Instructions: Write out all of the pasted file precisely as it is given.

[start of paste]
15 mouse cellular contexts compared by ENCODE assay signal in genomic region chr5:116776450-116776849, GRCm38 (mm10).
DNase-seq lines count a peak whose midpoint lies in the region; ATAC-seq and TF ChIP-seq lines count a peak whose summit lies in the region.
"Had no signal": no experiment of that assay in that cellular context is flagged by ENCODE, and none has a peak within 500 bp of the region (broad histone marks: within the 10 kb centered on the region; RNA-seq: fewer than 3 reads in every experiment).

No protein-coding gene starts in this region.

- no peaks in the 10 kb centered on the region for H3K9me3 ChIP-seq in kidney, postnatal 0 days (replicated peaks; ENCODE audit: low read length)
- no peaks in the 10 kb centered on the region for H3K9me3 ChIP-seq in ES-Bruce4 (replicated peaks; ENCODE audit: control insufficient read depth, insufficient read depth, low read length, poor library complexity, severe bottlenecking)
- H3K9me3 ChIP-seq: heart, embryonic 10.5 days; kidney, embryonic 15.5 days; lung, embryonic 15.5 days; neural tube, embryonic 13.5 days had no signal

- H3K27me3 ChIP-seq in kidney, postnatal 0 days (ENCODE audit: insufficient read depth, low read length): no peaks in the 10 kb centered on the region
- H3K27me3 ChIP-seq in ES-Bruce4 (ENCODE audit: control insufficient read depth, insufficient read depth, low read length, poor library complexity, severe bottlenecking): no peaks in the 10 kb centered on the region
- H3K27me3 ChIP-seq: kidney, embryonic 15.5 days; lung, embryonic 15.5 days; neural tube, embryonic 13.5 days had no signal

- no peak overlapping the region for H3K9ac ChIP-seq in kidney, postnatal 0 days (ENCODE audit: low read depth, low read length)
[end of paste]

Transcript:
15 mouse cellular contexts compared by ENCODE assay signal in genomic region chr5:116776450-116776849, GRCm38 (mm10).
DNase-seq lines count a peak whose midpoint lies in the region; ATAC-seq and TF ChIP-seq lines count a peak whose summit lies in the region.
"Had no signal": no experiment of that assay in that cellular context is flagged by ENCODE, and none has a peak within 500 bp of the region (broad histone marks: within the 10 kb centered on the region; RNA-seq: fewer than 3 reads in every experiment).

No protein-coding gene starts in this region.

- no peaks in the 10 kb centered on the region for H3K9me3 ChIP-seq in kidney, postnatal 0 days (replicated peaks; ENCODE audit: low read length)
- no peaks in the 10 kb centered on the region for H3K9me3 ChIP-seq in ES-Bruce4 (replicated peaks; ENCODE audit: control insufficient read depth, insufficient read depth, low read length, poor library complexity, severe bottlenecking)
- H3K9me3 ChIP-seq: heart, embryonic 10.5 days; kidney, embryonic 15.5 days; lung, embryonic 15.5 days; neural tube, embryonic 13.5 days had no signal

- H3K27me3 ChIP-seq in kidney, postnatal 0 days (ENCODE audit: insufficient read depth, low read length): no peaks in the 10 kb centered on the region
- H3K27me3 ChIP-seq in ES-Bruce4 (ENCODE audit: control insufficient read depth, insufficient read depth, low read length, poor library complexity, severe bottlenecking): no peaks in the 10 kb centered on the region
- H3K27me3 ChIP-seq: kidney, embryonic 15.5 days; lung, embryonic 15.5 days; neural tube, embryonic 13.5 days had no signal

- no peak overlapping the region for H3K9ac ChIP-seq in kidney, postnatal 0 days (ENCODE audit: low read depth, low read length)